HousingDrought2 Photo: emile lombard/Flickr

The Mission Moratorium is looming over the November ballot, and CityLab has taken a controversial stance encouraging SF residents to vote against it. According to the article published this week in the urban issues-focused digital publication, the Moratorium will not stop evictions, help produce affordable apartments and condos or solve issues of high rental rates.

Eliminating all market-rate development in the Mission District could yield unintended consequences in surrounding neighborhoods according to CityLab writer Kriston Capps. “San Francisco is in the grips of a condo construction revolt. But stopping new construction won’t do anything to curb a rents crisis in the Mission. At best, it will exacerbate unaffordable rents in other neighborhoods,” she wrote.

On Tuesday night, the Board of Supervisors voted 7-4 for Supervisor David Campos’s initiative for the Mission Moratorium, short of passing by two votes. SocketSite reported that in a meeting independent of the Board of Supervisors, the Planning Commission voted 5-1 to enact controls for market-rate housing, retail and office developments in the Mission District. Controls can be put into effect as early as August 6th.

HousingDrought Chart: CityLab/Michael P. Rhodes/University of California Berkeley Center for Cities + Schools

According to the City’s Housing Inventory Report, the Mission added 75 units in 2014. Capps described the real issue as the lack of housing inventory in the city. “This lack of new construction is the source of the housing crisis in San Francisco. It’s hard to come by a cleaner demonstration of the mismatch between supply and demand anywhere else in the country,” she wrote.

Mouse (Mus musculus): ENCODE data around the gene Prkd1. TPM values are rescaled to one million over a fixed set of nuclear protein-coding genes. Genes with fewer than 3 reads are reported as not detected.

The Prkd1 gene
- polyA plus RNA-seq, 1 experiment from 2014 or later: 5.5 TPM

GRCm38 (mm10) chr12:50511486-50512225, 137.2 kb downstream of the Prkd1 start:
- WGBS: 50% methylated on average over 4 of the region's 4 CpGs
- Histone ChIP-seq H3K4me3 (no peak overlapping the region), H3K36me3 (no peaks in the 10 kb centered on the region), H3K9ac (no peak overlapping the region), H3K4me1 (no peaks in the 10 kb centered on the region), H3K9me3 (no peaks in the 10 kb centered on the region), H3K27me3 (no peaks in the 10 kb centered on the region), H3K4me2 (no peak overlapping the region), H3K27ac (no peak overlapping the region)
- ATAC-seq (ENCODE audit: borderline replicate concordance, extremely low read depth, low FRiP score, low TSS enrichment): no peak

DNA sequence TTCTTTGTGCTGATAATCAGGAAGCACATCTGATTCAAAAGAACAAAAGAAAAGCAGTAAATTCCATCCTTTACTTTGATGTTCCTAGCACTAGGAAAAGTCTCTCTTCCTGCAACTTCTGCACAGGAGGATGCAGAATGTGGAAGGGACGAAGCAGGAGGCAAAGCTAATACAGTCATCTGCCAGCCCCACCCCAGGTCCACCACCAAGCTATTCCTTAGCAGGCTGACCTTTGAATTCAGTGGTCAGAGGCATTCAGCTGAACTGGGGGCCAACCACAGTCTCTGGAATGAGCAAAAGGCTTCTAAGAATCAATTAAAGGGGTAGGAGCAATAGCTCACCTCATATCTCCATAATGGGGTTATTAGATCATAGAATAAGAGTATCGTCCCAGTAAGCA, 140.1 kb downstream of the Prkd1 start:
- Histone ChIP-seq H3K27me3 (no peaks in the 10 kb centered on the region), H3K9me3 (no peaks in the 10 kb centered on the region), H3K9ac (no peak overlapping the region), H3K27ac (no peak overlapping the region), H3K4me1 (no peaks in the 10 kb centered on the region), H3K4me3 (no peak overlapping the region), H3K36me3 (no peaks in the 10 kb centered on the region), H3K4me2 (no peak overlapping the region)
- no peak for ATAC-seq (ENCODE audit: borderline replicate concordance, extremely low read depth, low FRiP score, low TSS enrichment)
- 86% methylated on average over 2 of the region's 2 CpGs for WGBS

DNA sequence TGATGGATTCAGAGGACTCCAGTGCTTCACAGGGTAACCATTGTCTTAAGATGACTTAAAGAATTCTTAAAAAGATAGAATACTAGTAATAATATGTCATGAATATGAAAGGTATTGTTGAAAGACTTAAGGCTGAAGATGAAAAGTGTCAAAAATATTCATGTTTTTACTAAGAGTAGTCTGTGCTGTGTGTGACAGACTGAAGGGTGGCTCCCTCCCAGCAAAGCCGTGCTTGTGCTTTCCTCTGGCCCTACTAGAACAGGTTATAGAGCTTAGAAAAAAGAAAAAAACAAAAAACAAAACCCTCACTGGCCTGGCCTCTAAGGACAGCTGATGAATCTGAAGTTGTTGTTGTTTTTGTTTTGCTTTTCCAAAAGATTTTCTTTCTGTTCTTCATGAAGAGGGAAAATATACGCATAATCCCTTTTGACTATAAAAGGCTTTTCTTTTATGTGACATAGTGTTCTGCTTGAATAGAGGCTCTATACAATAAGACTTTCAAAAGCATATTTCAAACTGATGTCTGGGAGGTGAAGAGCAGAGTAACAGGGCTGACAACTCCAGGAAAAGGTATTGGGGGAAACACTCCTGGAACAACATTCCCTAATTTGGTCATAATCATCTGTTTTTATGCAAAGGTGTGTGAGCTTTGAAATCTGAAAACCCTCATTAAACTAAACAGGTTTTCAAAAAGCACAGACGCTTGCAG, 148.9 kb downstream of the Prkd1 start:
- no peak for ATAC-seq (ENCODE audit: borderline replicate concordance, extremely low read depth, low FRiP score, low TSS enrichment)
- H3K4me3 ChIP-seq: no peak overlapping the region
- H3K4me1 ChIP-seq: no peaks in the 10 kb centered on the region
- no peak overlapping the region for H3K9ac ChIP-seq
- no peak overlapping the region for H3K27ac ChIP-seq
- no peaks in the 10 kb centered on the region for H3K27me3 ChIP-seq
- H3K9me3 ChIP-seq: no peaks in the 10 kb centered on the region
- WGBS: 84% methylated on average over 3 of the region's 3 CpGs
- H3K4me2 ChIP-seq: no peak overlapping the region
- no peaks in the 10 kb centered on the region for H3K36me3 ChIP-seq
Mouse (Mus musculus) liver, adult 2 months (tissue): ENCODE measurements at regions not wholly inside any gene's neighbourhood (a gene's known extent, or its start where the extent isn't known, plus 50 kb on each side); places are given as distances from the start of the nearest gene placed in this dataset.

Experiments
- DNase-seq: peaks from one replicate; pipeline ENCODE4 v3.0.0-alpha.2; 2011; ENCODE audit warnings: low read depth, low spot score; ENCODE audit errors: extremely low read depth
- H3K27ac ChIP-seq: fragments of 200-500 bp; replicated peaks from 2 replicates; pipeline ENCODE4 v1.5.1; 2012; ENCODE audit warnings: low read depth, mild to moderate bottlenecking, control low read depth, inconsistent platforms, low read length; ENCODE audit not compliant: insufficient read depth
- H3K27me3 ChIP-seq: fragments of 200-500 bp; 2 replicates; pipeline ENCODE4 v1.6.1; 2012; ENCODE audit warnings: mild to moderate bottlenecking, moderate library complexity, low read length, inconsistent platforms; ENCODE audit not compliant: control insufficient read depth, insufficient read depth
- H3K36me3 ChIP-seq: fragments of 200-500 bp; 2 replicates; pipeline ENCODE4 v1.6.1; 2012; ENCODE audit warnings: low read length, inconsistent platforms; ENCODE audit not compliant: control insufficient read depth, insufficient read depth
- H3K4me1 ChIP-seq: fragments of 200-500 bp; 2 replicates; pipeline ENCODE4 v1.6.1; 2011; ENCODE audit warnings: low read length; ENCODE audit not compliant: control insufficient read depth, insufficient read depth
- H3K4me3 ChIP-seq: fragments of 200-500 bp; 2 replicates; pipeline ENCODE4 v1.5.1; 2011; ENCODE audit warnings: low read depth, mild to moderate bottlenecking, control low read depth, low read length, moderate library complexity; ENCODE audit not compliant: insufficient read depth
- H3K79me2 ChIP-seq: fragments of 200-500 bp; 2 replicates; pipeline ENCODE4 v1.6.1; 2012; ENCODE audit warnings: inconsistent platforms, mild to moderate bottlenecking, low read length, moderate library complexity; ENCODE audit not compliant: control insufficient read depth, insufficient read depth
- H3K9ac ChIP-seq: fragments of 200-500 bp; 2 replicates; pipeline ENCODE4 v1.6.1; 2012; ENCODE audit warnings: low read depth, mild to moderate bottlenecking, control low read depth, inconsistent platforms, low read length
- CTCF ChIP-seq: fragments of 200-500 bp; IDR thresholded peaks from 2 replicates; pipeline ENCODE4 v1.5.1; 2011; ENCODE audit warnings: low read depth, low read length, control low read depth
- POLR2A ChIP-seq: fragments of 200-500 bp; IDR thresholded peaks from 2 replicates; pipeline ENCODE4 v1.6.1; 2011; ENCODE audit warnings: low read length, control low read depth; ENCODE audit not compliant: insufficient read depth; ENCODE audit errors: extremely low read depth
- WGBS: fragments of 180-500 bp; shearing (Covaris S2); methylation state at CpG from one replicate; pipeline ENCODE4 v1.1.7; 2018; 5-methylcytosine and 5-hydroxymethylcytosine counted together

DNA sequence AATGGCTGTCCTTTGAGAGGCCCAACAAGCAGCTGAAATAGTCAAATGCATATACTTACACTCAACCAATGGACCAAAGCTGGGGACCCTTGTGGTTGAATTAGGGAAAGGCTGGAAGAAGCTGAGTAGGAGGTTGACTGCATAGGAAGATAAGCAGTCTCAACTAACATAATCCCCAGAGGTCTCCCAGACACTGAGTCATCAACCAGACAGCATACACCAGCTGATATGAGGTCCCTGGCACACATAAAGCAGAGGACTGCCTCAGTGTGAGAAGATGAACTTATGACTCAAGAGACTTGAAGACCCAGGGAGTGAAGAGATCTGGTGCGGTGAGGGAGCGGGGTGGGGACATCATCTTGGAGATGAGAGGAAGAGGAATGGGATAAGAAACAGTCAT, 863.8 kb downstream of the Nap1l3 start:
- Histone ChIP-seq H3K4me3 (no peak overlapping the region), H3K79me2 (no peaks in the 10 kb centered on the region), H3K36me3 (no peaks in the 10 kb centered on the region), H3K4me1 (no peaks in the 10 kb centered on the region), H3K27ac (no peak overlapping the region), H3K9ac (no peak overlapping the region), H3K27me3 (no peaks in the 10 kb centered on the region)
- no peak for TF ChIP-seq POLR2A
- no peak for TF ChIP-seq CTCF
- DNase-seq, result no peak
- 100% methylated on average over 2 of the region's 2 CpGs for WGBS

“San Francisco is in a housing drought.”

The Mission is in the middle of a perfect storm, with low housing inventory and high demand, an influx of tech companies and an increasing number of AirBnB rentals all while incurring the highest number of Ellis Act evictions out of any of San Francisco’s planning districts. As a result of the evictions Capps concludes, “The sting of those evictions may be driving the sentiment against developers today.”

The City’s Inclusionary housing ordinance requires new developments with 10 or more units provide affordable housing 12 percent on-site, 20 percent off-site or providing a dollar amount to the Mayor’s office. Eliminating market-rate housing will also eliminate the funds creating affordable units. Proponents for the Mission Moratorium propose that the city would need to come up with new strategies to maintain the existing demographic and create more affordable housing.

The 18-month Moratorium proposes to halt two items while the city comes up with new strategies to create affordable housing. It goes beyond the city’s inclusionary ordinance by halting all developments of five or more units and stopping projects that are in Production Distribution and Repair (PDR) zoned areas (light industrial), unless the property will be converted to 100 percent affordable housing.

Advocates for the Moratorium express their fears of the ongoing displacement of the Mission District’s population, as they witness the gentrification of the neighborhood. Some locals feel that the ethnic diversity in the Mission District will be wiped out and that the development will continue to drive out non-profit organizations and small businesses in the area.

SF residents will have to weigh both sides and cast their votes at the polls on November 3rd. Whatever the outcome will be, the City will have their hands tied to meet the growing housing inventory demand, affordable or not.

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